atoll pass

Answer
An atoll pass, also known as a reef pass or channel, is a navigable opening or break in the coral reef surrounding a lagoon of an atoll island. These passes are crucial for boats and ships to enter and exit the lagoon safely.

Key Points about Atoll Passes

  • Atolls are ring-shaped coral reef islands that enclose a lagoon in the center. Many atolls have one or more passes that allow water exchange between the lagoon and the open ocean.
  • The water flow through these passes can be extremely strong, with currents reaching up to 9 knots (around 16 km/h or 10 mph) during tidal changes. These powerful currents make navigating the passes very dangerous if not timed correctly.
  • The safest time to transit an atoll pass is during "slack water" when there is little or no current flow. This occurs around the times of high tide and low tide when the water levels inside and outside the lagoon are equal.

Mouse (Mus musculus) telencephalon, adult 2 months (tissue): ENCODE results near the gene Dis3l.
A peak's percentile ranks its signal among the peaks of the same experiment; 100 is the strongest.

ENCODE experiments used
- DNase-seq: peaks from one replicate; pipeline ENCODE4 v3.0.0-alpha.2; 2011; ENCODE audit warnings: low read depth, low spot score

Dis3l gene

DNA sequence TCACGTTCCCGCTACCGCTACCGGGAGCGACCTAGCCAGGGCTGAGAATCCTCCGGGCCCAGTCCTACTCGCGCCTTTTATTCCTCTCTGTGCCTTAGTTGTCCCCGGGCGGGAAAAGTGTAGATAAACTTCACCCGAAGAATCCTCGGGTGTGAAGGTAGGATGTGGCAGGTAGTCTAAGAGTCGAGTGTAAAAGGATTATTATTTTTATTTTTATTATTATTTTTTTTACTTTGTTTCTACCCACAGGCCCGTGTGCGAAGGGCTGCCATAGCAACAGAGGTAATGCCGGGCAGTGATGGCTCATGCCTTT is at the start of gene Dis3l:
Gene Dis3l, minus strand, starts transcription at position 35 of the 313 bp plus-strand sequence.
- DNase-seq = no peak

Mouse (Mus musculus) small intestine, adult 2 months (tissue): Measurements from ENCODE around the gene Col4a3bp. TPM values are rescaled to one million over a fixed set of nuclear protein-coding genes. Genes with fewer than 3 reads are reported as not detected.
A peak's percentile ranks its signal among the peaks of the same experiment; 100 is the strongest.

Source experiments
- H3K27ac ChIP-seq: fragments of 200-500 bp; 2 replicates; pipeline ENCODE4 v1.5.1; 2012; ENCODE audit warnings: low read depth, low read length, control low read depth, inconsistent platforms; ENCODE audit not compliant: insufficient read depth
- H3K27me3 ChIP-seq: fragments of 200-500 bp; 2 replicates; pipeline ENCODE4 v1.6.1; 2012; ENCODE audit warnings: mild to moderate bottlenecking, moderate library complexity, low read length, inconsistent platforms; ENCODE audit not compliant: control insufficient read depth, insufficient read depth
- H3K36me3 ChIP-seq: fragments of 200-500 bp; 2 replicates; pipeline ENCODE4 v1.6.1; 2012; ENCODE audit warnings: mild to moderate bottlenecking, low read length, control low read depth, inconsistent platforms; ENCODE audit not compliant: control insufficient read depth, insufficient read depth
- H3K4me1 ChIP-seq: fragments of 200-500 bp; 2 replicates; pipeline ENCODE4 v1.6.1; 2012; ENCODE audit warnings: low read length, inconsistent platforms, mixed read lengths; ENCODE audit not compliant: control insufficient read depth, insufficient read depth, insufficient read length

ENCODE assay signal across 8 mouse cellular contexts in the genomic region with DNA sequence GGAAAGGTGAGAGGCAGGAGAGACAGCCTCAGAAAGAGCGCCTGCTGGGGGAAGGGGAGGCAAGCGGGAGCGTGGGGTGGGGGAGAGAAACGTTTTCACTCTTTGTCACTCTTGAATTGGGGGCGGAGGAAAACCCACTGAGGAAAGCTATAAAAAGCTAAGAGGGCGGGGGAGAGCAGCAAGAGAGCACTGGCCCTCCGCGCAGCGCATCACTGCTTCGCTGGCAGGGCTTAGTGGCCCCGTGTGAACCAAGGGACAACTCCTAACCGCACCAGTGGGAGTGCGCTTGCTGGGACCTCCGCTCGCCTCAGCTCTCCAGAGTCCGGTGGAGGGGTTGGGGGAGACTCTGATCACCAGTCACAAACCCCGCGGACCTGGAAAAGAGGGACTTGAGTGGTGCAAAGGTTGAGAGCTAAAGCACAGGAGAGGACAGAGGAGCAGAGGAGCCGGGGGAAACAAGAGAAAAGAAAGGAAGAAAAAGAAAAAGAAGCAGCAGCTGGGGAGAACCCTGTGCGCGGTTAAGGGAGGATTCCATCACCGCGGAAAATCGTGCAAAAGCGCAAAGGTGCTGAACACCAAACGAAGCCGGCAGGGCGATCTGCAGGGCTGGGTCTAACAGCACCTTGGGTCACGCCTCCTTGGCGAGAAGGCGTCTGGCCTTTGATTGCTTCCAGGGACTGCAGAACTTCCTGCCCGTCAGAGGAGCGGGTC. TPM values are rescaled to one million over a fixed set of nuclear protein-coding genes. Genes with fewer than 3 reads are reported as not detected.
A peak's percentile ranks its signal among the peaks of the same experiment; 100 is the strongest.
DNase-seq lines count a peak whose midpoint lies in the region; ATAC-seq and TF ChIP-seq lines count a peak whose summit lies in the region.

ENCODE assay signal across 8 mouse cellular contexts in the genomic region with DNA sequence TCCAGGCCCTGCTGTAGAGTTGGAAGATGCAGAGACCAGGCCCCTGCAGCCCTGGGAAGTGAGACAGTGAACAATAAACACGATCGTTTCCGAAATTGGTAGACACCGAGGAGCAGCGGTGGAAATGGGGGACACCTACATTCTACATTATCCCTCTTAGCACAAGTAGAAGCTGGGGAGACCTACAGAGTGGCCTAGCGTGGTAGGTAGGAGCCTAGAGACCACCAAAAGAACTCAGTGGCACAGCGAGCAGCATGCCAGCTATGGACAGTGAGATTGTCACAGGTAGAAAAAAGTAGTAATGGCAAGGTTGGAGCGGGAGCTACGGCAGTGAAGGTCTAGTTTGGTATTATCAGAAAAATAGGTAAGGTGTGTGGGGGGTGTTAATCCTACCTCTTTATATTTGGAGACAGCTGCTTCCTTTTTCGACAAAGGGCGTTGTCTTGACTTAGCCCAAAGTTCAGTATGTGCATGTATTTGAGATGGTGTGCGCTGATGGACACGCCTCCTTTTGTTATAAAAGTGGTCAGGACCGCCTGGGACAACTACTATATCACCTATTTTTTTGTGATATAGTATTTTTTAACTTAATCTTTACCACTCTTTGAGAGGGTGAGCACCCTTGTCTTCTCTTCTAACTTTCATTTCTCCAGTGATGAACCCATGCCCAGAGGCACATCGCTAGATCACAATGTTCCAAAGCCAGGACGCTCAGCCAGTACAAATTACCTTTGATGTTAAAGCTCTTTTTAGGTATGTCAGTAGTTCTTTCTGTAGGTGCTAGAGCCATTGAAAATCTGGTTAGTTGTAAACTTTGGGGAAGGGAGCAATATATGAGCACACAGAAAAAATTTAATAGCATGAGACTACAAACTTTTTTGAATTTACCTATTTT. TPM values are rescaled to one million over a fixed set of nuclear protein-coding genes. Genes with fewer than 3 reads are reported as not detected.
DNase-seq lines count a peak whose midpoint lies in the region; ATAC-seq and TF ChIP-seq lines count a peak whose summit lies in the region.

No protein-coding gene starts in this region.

• Attempting to enter or exit a pass at the wrong time can result in boats being swept onto the reef or out to the open ocean with no control due to the extreme currents.
  • Factors like the size of the lagoon, the number and width of passes, swell conditions, and weather can affect the timing and strength of currents in each pass.
  • Planning atoll pass transits requires carefully calculating slack water times, often using a combination of tide tables, guidebooks, software tools, and local knowledge. Even then, the timing can be inaccurate, so visually checking conditions is crucial.
In summary, navigating atoll passes requires precise timing to avoid getting caught in potentially deadly currents. Careful planning and respecting the power of the water flow in these passes is essential for safe lagoon entries and exits.
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